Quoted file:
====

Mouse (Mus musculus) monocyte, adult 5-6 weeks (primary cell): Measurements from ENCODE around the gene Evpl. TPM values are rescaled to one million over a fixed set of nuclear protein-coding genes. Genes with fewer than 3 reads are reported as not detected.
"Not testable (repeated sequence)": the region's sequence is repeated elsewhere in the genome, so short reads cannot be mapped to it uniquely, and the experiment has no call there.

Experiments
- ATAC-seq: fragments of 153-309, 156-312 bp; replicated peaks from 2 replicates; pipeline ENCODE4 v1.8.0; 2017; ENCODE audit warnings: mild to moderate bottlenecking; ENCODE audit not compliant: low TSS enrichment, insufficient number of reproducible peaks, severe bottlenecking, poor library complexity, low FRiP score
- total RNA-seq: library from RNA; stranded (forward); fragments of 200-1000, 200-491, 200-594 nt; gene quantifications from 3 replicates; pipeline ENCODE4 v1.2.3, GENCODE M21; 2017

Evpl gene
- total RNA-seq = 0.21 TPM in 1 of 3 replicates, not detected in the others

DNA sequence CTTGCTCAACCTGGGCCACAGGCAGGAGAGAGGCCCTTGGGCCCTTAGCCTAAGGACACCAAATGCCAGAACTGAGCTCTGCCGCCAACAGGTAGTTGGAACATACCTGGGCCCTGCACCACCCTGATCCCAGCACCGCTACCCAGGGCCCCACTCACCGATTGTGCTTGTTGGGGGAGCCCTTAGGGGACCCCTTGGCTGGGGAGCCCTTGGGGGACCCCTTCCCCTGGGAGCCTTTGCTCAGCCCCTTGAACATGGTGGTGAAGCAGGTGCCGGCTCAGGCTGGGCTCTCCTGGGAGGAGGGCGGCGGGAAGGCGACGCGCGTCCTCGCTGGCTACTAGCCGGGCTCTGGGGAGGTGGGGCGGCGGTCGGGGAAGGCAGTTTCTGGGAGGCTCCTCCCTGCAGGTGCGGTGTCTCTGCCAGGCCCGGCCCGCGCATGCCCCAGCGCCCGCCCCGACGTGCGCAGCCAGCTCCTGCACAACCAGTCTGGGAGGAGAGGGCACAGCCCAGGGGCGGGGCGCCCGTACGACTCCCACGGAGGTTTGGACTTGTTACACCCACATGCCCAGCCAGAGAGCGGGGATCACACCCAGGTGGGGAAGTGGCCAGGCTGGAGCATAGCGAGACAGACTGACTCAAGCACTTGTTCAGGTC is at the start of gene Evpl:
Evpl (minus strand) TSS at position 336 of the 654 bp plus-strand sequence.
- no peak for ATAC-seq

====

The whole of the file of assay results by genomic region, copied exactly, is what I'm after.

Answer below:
Mouse (Mus musculus) monocyte, adult 5-6 weeks (primary cell): Measurements from ENCODE around the gene Evpl. TPM values are rescaled to one million over a fixed set of nuclear protein-coding genes. Genes with fewer than 3 reads are reported as not detected.
"Not testable (repeated sequence)": the region's sequence is repeated elsewhere in the genome, so short reads cannot be mapped to it uniquely, and the experiment has no call there.

Experiments
- ATAC-seq: fragments of 153-309, 156-312 bp; replicated peaks from 2 replicates; pipeline ENCODE4 v1.8.0; 2017; ENCODE audit warnings: mild to moderate bottlenecking; ENCODE audit not compliant: low TSS enrichment, insufficient number of reproducible peaks, severe bottlenecking, poor library complexity, low FRiP score
- total RNA-seq: library from RNA; stranded (forward); fragments of 200-1000, 200-491, 200-594 nt; gene quantifications from 3 replicates; pipeline ENCODE4 v1.2.3, GENCODE M21; 2017

Evpl gene
- total RNA-seq = 0.21 TPM in 1 of 3 replicates, not detected in the others

DNA sequence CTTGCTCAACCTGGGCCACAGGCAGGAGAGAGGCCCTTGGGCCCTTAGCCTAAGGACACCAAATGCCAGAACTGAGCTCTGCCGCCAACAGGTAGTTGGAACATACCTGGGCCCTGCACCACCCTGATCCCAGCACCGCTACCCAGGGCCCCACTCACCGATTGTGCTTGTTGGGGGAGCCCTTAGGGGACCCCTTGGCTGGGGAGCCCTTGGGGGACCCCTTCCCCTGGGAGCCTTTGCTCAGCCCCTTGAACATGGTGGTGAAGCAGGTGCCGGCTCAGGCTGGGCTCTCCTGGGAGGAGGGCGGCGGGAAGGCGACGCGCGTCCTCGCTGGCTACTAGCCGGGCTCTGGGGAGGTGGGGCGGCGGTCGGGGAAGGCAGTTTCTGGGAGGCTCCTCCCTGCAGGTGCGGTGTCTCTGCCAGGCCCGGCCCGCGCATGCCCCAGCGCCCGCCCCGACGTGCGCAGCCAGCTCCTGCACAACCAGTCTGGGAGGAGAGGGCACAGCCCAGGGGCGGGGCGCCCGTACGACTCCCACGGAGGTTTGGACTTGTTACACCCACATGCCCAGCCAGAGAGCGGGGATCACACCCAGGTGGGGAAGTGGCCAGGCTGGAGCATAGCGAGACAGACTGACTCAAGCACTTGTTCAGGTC is at the start of gene Evpl:
Evpl (minus strand) TSS at position 336 of the 654 bp plus-strand sequence.
- no peak for ATAC-seq